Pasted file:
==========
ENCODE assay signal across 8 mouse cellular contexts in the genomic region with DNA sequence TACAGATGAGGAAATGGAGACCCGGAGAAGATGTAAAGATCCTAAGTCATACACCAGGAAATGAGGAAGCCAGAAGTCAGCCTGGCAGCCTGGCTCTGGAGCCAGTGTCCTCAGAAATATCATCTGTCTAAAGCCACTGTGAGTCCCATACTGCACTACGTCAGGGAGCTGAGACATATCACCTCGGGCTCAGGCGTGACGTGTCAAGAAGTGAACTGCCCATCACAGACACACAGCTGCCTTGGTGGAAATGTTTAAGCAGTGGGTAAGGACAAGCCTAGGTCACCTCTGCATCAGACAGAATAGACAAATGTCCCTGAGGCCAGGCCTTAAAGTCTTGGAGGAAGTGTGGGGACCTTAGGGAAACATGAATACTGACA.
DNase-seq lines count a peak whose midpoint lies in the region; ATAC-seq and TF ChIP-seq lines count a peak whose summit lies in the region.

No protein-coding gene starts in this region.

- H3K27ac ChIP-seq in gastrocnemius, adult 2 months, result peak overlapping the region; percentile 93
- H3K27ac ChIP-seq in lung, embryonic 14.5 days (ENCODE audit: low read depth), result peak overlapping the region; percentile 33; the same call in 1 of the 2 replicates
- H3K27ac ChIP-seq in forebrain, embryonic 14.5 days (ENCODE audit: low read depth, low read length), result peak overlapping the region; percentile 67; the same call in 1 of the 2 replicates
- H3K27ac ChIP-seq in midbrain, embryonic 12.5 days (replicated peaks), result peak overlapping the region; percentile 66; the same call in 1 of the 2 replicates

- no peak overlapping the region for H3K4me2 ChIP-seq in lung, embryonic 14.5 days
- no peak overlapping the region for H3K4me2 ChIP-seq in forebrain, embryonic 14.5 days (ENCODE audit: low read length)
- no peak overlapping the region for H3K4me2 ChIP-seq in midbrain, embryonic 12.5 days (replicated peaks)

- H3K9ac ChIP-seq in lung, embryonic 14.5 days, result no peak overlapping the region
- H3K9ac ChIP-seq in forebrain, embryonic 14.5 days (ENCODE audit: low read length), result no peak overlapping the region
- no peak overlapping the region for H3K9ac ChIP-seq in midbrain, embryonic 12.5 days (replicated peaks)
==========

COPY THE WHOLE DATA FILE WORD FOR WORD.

ENCODE assay signal across 8 mouse cellular contexts in the genomic region with DNA sequence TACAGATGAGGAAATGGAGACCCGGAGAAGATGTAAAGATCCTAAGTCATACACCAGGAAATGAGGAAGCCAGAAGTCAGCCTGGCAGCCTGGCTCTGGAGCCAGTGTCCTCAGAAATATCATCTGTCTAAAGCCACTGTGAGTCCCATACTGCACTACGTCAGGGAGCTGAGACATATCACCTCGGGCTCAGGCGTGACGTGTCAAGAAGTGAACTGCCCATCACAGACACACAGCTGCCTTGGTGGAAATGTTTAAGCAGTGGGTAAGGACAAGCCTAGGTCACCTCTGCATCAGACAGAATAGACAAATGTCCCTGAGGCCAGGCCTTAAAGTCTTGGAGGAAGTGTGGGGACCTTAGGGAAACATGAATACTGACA.
DNase-seq lines count a peak whose midpoint lies in the region; ATAC-seq and TF ChIP-seq lines count a peak whose summit lies in the region.

No protein-coding gene starts in this region.

- H3K27ac ChIP-seq in gastrocnemius, adult 2 months, result peak overlapping the region; percentile 93
- H3K27ac ChIP-seq in lung, embryonic 14.5 days (ENCODE audit: low read depth), result peak overlapping the region; percentile 33; the same call in 1 of the 2 replicates
- H3K27ac ChIP-seq in forebrain, embryonic 14.5 days (ENCODE audit: low read depth, low read length), result peak overlapping the region; percentile 67; the same call in 1 of the 2 replicates
- H3K27ac ChIP-seq in midbrain, embryonic 12.5 days (replicated peaks), result peak overlapping the region; percentile 66; the same call in 1 of the 2 replicates

- no peak overlapping the region for H3K4me2 ChIP-seq in lung, embryonic 14.5 days
- no peak overlapping the region for H3K4me2 ChIP-seq in forebrain, embryonic 14.5 days (ENCODE audit: low read length)
- no peak overlapping the region for H3K4me2 ChIP-seq in midbrain, embryonic 12.5 days (replicated peaks)

- H3K9ac ChIP-seq in lung, embryonic 14.5 days, result no peak overlapping the region
- H3K9ac ChIP-seq in forebrain, embryonic 14.5 days (ENCODE audit: low read length), result no peak overlapping the region
- no peak overlapping the region for H3K9ac ChIP-seq in midbrain, embryonic 12.5 days (replicated peaks)